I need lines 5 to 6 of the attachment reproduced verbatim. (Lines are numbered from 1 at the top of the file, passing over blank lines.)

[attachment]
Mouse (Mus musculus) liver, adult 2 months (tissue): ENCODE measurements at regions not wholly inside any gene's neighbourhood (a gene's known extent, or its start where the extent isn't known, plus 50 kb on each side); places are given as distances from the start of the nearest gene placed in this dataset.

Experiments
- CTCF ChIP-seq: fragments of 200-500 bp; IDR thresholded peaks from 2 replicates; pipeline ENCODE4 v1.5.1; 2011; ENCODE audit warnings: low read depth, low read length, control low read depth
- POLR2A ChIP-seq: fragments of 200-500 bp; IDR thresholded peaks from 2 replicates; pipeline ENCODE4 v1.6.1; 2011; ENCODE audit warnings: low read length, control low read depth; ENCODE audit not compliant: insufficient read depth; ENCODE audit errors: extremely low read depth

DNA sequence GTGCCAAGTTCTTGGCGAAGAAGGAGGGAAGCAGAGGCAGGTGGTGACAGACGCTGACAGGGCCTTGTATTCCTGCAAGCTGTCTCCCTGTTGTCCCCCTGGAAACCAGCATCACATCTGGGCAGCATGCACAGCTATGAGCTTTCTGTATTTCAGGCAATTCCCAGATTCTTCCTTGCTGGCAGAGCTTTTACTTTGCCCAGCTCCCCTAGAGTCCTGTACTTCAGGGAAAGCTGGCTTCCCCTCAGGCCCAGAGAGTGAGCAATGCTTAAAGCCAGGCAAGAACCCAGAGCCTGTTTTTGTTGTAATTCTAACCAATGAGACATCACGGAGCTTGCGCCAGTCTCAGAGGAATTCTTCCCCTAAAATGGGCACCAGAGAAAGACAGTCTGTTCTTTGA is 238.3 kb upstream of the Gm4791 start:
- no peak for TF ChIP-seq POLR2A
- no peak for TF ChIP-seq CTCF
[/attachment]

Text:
DNA sequence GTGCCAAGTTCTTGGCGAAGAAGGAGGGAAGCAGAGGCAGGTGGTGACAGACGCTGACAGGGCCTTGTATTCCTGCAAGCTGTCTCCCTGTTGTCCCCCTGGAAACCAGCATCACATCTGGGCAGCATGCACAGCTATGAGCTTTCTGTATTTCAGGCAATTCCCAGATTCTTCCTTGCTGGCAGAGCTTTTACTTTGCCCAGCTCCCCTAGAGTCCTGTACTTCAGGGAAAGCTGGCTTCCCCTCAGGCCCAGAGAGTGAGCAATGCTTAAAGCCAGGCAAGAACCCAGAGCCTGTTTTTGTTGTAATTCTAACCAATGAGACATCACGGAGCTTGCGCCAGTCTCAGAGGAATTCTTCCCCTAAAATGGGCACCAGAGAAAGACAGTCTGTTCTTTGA is 238.3 kb upstream of the Gm4791 start:
- no peak for TF ChIP-seq POLR2A